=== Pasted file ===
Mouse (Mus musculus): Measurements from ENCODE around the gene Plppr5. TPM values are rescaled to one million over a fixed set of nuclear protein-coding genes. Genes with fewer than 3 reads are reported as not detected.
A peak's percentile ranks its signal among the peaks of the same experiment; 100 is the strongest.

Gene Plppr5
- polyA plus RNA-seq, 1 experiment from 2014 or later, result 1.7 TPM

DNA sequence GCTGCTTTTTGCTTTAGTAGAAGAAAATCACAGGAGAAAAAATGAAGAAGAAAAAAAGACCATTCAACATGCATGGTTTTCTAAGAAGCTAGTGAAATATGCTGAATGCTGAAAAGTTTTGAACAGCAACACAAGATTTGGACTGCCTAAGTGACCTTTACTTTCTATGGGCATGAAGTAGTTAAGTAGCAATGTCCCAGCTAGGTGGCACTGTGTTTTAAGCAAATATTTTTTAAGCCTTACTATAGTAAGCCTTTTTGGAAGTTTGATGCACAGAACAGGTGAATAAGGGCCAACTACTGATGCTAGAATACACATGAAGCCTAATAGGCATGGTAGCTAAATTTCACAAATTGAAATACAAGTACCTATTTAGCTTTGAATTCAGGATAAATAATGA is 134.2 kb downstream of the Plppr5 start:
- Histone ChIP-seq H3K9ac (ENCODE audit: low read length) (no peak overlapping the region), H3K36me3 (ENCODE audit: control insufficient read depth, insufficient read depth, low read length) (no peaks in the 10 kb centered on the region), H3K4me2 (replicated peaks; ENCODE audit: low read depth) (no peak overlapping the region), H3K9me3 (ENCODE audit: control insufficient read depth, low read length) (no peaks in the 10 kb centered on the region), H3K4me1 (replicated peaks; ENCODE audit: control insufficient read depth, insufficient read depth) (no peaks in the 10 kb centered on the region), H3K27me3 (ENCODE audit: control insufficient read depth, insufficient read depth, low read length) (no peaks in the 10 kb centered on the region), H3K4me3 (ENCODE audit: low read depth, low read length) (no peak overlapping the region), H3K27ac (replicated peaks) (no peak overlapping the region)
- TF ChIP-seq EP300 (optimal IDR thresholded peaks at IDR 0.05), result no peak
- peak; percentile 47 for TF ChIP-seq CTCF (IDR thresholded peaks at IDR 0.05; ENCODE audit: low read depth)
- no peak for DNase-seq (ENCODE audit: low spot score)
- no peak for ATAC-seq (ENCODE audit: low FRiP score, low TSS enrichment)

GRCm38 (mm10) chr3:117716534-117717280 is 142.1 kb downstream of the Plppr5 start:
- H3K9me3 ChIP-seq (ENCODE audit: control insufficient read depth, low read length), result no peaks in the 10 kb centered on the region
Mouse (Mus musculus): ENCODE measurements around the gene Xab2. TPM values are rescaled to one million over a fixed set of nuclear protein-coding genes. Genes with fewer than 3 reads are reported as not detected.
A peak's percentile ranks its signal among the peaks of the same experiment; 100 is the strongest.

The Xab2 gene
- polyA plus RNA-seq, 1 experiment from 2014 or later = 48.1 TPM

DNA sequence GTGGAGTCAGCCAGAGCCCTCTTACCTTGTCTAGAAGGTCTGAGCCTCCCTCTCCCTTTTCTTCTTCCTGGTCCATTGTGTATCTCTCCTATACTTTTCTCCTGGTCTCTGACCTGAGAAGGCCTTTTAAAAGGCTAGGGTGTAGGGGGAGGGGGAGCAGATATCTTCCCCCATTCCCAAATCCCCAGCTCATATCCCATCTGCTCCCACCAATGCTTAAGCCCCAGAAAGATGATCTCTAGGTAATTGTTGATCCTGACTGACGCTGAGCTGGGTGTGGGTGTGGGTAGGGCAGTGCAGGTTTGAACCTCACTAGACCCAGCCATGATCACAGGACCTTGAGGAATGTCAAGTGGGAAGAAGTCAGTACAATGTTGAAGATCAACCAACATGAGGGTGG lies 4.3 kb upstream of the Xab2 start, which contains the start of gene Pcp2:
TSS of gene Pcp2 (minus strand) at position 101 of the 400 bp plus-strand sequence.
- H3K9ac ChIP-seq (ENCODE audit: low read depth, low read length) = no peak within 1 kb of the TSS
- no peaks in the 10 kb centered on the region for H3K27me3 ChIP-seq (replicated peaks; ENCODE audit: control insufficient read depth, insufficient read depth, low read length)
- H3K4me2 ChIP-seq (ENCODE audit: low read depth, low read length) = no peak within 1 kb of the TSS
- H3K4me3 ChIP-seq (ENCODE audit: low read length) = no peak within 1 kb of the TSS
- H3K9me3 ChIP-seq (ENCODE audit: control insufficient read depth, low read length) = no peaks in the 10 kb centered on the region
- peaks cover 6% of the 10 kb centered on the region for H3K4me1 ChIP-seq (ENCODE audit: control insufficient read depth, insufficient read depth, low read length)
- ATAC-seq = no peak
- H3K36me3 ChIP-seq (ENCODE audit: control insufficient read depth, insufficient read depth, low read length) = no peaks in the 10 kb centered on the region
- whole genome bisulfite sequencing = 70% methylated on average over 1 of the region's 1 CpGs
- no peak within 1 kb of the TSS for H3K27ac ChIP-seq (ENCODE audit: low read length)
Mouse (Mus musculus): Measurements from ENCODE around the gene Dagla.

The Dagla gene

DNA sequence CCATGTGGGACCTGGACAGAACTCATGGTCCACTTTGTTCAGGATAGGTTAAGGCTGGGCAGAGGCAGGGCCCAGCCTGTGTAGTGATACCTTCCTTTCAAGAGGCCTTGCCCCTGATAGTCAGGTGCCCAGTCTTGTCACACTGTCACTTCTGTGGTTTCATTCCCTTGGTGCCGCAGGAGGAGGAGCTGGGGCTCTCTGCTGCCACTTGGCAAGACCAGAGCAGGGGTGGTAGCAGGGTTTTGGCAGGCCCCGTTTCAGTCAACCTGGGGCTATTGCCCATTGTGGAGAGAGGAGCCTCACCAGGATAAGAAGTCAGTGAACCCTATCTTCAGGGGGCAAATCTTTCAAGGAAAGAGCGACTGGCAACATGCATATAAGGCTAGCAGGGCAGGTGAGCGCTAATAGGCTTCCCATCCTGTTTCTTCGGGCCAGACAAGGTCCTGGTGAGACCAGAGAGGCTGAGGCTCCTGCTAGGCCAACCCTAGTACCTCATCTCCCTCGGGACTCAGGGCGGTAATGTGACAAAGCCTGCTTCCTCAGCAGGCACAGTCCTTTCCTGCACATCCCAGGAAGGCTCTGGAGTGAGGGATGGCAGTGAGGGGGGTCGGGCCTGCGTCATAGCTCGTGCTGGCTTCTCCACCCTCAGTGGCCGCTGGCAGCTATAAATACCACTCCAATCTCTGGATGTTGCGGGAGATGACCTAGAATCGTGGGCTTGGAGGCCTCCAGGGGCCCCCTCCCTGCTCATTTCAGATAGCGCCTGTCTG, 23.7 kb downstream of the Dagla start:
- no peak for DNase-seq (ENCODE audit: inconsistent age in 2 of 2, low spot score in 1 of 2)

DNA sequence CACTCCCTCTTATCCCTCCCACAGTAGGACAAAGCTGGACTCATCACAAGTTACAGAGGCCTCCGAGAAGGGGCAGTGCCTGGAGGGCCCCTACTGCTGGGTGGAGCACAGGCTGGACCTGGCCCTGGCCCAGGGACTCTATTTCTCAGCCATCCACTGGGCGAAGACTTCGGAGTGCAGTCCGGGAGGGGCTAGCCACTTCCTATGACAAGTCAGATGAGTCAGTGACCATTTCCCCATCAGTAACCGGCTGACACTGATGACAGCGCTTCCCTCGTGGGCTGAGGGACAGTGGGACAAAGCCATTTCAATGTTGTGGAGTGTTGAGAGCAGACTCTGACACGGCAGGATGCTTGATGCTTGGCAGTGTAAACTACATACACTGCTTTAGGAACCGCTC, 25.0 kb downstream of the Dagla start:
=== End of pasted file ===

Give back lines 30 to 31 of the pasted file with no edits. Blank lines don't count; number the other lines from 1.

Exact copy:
The Dagla gene

DNA sequence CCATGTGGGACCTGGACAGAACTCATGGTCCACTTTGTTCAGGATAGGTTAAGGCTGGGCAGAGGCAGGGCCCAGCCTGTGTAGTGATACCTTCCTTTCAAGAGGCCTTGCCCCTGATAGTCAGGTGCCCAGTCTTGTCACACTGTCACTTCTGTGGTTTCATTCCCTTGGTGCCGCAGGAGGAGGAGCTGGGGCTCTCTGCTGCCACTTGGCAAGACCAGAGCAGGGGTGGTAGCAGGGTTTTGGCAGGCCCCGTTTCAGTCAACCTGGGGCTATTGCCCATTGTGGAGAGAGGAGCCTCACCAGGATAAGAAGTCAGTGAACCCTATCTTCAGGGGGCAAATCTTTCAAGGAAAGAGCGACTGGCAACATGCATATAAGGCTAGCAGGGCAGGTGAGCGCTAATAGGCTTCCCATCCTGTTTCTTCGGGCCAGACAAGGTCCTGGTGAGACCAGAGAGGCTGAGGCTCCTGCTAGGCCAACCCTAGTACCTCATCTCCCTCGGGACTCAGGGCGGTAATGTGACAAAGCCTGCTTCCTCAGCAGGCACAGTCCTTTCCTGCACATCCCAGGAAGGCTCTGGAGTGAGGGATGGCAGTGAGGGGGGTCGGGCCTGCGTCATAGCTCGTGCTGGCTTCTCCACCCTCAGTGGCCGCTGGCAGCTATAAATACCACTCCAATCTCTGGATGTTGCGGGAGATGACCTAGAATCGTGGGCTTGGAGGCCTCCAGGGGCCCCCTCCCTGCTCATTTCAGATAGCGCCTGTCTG, 23.7 kb downstream of the Dagla start: